I used to have a class with a very successful venture capitalist. One time, I started our weekly session and instead of opening the Torah to discuss a relevant issue, I asked him if he would fund my new business.
He was a little taken aback. Usually, we would be discussing some principle of existence or fundamental of parenting by now. I could see the wheels of his brain turning. Is this the rabbi’s new career?
He asked, “Well, do you have a business plan?”
“Business plan!” I laughed, “You know me, I’m a good guy, I don’t need one of those.”
He thought I was serious, and now he was getting nervous. “How much do you want?”
Five hundred thousand dollars, I deadpanned. (I wasn’t messing around with small-time incremental investments.)
He was clearly uncomfortable. This is no small amount for anyone to ask for, no less a rabbi- turned-businessman. “Okay, well what do you expect to make, what will be your return on the investment?”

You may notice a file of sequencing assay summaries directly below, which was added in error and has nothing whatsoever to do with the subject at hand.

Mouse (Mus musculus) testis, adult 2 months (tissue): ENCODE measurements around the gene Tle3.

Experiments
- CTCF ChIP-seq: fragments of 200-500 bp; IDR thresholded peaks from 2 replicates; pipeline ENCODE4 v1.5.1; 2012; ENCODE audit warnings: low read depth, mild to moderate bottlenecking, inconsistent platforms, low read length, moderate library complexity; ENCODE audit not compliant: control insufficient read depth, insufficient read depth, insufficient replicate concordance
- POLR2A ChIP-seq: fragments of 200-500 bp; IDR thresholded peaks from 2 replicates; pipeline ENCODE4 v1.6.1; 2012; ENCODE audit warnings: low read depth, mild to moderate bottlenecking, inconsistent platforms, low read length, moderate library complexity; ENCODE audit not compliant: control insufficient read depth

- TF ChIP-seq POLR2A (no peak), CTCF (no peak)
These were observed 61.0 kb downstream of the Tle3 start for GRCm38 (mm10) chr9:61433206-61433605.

“ROI.” I laughed again. “Common, I’m a good guy, you can trust me, it’s all going to work out. Don’t worry so much.”
“Okay, so what exactly is the business?”
“Listen,” I said, “Why do you need to know all these details. I’m a good guy, it’s all going to work out.” Now he was even more nervous. He had enough respect for rabbis that he didn’t know how to say no.
My compassion was sufficiently exercised; feeling that the point had been made, I explained the following:
Rosh Hashanah is in a few days. On that day, The Almighty is going to make the most important investment there is. More important than money! We will stand in front of G-d and ask Him to give us another year of life. G-d is the ultimate venture capitalist and He is going to make an investment of time. What is our business plan? What are we going to do with the year? What’s the return on investment? By next Rosh Hashanah what are we hoping to tell G-d we accomplished?
Many people answer like I did: I’m a good guy, I’m good for it, don’t worry. Just give us the year.
Rosh Hashanah is coming, and we want to live another year, so what are we going to tell G-d we are going to do with another year of life if we get it?
Come with a plan.
By Rabbi Stephen Baars
Originally from London, Rabbi Stephen Baars resides in Rockville, Maryland, and serves as executive director of Aish Seminars. He did nine years of post-graduate studies at the Aish HaTorah Rabbinical College in Jerusalem, and has been an educator and marriage counselor for the past 25 years. Learn more at www.getbliss.com and www.core9.live.